Donald Crockett, Xtet shine at Wednesday recital

Many of Los Angeles’s top instrumentalists gathered together Wednesday night for a stunning musical performance led by USC faculty composer and conductor Donald Crockett.

The Faculty Recital took place in Alfred Newman Recital Hall and lasted approximately two hours with intermission.

Crockett is the chair of the music composition department in the Thornton School of Music and director of the Thornton Contemporary Music Ensemble. The recital included three of Crockett’s own compositions.

Crockett’s works included two from the past fourteen years and a more recent one from 2009. His music followed the contemporary classical style, in which melodies are more disjointed and atonal. All of his pieces were equally impressive in their abilities to create powerfully eerie atmospheres.

Although Crockett garnered high enthusiasm as primary composer and solo conductor, the recital also brought much-deserved attention to Crockett’s ensemble, Xtet.

Xtet is composed of several musicians and primarily plays contemporary classical music from the 20th and 21st centuries.

The recital honored Crockett’s 60th birthday as well as Xtet’s 25th year in existence.

“Whistling in the Dark” was the first piece performed, and it instantly set the stage for the rest of the recital. The work has just one movement and was composed by Crockett in 1999.

Through its impressive arrangement, “Whistling in the Dark” shined bright as a captivating opener. The incorporation of various percussive instruments, like maracas, a log drum and a tambourine, helped create a more primitive-sounding folk piece that flaunted an almost mystical allure.

Crockett’s two other works, “Night Scenes” and “Extant,” were similarly spellbinding.

In the first movement of “Extant,” Crockett revealed a more gentle aspect of his personality. For this piece, the harp and bassoon were introduced, which ultimately lent “Extant” a uniquely ethereal feel that Crockett’s previously performed pieces had lacked.

But by the second movement, the piece had quickly transformed itself into a belligerent harmony that was both loud and evocative.

When it comes to Crockett’s style, several people hold different opinions.

“Crockett’s music is often dynamic and exciting, but, for some, I think its disjointedness can discourage people, especially those not well immersed in 20th century classical music,” said Hunter Van Brocklin, a sophomore majoring in music composition.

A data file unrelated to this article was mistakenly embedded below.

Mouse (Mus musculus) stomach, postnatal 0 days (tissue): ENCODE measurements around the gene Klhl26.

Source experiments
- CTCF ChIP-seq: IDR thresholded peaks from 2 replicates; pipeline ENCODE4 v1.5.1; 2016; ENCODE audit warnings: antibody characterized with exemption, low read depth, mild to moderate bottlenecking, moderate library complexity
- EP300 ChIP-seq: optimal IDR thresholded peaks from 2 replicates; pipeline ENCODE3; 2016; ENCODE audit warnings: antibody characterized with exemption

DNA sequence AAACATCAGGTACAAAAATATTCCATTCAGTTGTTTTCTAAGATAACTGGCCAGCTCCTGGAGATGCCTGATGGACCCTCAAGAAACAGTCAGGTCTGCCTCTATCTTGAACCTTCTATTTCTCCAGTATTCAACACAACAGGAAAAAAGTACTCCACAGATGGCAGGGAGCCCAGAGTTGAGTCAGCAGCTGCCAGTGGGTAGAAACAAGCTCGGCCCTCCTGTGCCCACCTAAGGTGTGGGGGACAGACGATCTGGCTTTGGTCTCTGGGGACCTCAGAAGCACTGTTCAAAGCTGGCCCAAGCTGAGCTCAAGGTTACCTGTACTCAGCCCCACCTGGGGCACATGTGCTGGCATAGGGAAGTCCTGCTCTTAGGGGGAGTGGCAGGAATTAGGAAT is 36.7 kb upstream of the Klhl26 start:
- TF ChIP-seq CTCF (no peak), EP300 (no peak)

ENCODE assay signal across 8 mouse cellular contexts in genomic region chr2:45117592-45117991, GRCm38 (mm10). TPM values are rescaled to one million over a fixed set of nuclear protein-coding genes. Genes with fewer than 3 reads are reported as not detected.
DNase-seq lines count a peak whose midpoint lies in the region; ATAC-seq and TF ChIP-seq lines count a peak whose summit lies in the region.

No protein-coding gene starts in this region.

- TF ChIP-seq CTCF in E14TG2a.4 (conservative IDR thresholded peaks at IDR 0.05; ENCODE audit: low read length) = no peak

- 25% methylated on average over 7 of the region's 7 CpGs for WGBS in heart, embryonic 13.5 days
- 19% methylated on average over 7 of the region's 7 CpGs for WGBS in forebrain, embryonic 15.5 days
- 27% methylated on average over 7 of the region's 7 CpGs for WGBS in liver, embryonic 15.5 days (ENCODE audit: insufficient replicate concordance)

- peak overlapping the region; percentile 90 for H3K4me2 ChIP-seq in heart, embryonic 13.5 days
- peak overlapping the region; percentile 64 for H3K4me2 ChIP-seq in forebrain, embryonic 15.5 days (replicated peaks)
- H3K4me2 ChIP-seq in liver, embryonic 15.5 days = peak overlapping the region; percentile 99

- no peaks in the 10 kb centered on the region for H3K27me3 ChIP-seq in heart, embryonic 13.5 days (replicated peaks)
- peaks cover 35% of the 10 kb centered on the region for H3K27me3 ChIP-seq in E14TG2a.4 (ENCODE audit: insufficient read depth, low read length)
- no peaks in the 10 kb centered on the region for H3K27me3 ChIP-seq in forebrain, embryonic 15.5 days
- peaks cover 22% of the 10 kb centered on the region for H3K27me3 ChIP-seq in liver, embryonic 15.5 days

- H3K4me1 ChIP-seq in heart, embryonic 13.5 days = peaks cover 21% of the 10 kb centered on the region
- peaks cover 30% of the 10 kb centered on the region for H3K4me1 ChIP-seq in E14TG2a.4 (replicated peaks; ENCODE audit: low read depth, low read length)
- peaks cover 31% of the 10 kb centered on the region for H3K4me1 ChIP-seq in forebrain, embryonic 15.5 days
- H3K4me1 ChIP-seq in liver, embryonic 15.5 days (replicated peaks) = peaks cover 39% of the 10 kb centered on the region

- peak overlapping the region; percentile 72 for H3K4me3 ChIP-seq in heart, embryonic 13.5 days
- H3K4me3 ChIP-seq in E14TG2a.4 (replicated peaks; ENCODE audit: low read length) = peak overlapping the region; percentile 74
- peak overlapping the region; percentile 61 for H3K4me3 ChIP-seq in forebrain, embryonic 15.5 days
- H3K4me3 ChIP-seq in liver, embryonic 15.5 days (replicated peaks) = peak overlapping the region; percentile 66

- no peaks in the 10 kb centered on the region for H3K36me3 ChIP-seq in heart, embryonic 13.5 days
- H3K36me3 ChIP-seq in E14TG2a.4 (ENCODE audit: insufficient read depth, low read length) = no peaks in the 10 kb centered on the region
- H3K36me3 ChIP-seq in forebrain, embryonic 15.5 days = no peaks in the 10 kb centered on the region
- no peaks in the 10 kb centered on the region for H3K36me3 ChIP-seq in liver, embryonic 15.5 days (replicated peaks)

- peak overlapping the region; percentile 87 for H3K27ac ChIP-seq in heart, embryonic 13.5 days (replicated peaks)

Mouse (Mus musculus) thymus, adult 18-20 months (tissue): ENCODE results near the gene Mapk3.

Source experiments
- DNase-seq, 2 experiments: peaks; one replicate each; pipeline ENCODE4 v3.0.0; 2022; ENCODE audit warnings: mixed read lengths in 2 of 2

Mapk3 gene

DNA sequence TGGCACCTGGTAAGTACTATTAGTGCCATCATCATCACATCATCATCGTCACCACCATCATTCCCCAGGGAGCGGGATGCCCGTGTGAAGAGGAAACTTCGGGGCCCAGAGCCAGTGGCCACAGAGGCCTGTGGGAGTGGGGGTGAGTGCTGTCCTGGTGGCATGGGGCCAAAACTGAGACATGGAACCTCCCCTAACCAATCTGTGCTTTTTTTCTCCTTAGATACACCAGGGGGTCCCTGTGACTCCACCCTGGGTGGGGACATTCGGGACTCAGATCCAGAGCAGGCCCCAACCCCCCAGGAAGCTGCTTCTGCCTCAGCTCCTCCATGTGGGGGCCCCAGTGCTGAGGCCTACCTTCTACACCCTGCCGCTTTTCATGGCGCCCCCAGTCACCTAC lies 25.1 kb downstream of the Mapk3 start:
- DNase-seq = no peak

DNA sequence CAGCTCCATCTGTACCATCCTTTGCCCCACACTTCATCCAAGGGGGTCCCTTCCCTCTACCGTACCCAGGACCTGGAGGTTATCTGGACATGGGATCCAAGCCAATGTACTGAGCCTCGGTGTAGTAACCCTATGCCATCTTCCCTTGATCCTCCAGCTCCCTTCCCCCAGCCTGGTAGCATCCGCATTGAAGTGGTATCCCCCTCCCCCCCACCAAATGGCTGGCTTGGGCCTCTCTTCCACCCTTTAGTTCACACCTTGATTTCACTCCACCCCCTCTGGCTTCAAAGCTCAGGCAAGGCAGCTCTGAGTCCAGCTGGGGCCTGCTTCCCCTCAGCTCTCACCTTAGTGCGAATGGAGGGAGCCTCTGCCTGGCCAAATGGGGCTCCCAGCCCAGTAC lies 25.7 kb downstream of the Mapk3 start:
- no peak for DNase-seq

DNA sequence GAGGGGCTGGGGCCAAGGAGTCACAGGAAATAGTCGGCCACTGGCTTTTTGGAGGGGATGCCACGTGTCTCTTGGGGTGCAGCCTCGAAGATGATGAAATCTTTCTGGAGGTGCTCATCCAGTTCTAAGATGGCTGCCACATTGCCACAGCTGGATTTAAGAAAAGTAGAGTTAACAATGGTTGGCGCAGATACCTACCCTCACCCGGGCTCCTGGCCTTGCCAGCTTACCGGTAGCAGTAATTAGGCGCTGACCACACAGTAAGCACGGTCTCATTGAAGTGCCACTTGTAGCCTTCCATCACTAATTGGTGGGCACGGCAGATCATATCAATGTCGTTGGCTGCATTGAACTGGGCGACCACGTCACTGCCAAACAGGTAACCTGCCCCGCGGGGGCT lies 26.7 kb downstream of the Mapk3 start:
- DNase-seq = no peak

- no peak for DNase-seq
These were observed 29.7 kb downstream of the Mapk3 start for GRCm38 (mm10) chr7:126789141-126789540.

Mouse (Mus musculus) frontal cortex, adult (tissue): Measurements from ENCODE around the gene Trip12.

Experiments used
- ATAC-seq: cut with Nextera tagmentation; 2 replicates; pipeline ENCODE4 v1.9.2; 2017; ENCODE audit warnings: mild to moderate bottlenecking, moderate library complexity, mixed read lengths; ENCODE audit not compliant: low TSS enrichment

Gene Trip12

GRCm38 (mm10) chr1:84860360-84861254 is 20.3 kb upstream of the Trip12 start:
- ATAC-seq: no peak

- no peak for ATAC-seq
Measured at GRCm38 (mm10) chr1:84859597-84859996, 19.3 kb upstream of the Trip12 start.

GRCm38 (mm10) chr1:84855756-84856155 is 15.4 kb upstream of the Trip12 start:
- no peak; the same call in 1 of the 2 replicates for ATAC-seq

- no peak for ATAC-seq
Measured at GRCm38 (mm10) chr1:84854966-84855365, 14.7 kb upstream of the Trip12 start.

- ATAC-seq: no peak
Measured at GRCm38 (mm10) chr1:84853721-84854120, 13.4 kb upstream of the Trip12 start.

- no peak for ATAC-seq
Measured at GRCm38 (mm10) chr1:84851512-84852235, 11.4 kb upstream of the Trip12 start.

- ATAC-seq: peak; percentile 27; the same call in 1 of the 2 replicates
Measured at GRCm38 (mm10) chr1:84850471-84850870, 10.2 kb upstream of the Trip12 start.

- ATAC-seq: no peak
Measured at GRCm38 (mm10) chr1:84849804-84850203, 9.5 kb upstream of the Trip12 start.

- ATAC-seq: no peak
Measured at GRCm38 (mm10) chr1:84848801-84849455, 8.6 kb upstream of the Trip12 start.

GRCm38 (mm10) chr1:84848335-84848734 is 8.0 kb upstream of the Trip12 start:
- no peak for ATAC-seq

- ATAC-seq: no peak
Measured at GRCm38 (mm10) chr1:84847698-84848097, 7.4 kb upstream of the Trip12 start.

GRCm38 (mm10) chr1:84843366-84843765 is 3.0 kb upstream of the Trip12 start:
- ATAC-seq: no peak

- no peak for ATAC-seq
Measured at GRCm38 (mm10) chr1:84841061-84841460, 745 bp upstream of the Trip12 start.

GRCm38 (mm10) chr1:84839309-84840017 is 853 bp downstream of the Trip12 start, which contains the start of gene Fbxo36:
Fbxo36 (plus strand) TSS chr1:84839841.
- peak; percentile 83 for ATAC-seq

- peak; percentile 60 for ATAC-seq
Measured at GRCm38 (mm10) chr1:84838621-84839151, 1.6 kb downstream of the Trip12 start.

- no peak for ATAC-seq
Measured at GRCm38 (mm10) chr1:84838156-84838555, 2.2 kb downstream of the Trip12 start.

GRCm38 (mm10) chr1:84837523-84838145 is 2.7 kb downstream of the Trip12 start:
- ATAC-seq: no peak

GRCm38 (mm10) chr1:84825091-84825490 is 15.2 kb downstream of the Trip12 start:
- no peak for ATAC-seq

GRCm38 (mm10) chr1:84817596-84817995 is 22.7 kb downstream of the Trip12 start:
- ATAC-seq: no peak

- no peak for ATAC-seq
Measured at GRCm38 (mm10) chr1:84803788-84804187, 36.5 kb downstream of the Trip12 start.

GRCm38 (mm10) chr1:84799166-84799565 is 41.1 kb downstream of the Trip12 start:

In addition to Crockett, two of the five pieces performed were composed by USC alumni Jeffrey Holmes and Andrew Norman. Both Holmes and Norman studied under Crockett during their times at Thornton.

Holmes’ “Blue Sail” was a strong contender in Wednesday’s recital. Its contrasting moods and rhythms directly paralleled its titular images of ocean currents, making for a wonderfully sensory experience.

Likewise, Norman’s six-movement piece, “The Companion Guide to Rome,” fit in perfectly with the atonalities found in Crockett’s works.

The highlight of the night was Norman’s sixth movement, Cecilia. The movement was performed entirely by solo violinist Joel Pargman. In an unexpected twist, Pargman stood with his back to the audience throughout his solo performance. The unusual angle allowed the audience to concentrate less on Pargman as a performer and more on the nuanced intricacies of Norman’s charmingly poignant composition.

Although Pargman stuck out as one of the most talented of the night, all of the instrumentalists were spot-on with their performances.

Violinist Sarah Thornblade was the most heavily engaged with her surroundings and played more passionately than anybody else onstage. When tunes turned sorrowful, her face mimicked the woe and misery without fail.

On a similar note, cellist Roger Lebow performed flawlessly in every piece in the concert. His attitude was consistently cheerful and upbeat, and his accuracy did not weaken as the show progressed.

Although the concert was not as well-attended as some of the more popular events on-campus, the audience’s excitement proves that more people, even non-music majors, should make an effort to attend similar events in the future.

“I think non-music majors should at least explore the diversity the Thornton School has to offer. This was a special faculty event featuring guest artists and a real treat for new music buffs like myself,” said Michael Matsuno, a junior majoring in flute performance. “Though it’s fair to say people will gravitate towards one thing or another, I would encourage anyone to go out on a limb and give our ensembles a try.”